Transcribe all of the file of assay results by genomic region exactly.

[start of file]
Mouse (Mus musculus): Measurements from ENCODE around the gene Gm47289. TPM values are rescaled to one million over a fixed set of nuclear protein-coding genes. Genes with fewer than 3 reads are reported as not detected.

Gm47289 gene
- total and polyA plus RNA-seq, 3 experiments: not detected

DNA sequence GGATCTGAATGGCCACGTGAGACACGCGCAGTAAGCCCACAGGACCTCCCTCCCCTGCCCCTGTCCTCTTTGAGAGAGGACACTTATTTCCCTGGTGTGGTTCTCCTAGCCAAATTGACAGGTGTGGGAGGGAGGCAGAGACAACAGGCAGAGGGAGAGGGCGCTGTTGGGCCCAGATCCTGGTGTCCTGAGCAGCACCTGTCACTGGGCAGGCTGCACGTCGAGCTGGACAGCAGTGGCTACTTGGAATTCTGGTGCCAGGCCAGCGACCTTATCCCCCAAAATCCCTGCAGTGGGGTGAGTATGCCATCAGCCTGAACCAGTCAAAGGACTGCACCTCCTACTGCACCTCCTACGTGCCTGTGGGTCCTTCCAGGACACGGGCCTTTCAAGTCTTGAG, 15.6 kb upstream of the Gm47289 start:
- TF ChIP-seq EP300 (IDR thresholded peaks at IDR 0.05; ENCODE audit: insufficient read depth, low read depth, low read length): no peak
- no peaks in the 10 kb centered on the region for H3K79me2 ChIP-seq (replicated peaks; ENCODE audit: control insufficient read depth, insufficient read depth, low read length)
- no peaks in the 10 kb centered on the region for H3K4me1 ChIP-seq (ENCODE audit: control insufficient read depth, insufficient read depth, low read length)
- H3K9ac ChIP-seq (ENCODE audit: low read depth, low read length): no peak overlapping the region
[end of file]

Mouse (Mus musculus): Measurements from ENCODE around the gene Gm47289. TPM values are rescaled to one million over a fixed set of nuclear protein-coding genes. Genes with fewer than 3 reads are reported as not detected.

Gm47289 gene
- total and polyA plus RNA-seq, 3 experiments: not detected

DNA sequence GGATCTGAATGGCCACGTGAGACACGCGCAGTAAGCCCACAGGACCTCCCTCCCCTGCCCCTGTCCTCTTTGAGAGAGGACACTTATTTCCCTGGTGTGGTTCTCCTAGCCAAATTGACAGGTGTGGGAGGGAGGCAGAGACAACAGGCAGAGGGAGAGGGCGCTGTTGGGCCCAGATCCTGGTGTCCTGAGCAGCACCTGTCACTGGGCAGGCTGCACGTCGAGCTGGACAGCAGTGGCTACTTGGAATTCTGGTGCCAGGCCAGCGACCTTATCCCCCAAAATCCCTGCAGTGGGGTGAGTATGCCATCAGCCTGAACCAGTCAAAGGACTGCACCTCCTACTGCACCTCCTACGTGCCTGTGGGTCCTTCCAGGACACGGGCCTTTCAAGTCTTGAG, 15.6 kb upstream of the Gm47289 start:
- TF ChIP-seq EP300 (IDR thresholded peaks at IDR 0.05; ENCODE audit: insufficient read depth, low read depth, low read length): no peak
- no peaks in the 10 kb centered on the region for H3K79me2 ChIP-seq (replicated peaks; ENCODE audit: control insufficient read depth, insufficient read depth, low read length)
- no peaks in the 10 kb centered on the region for H3K4me1 ChIP-seq (ENCODE audit: control insufficient read depth, insufficient read depth, low read length)
- H3K9ac ChIP-seq (ENCODE audit: low read depth, low read length): no peak overlapping the region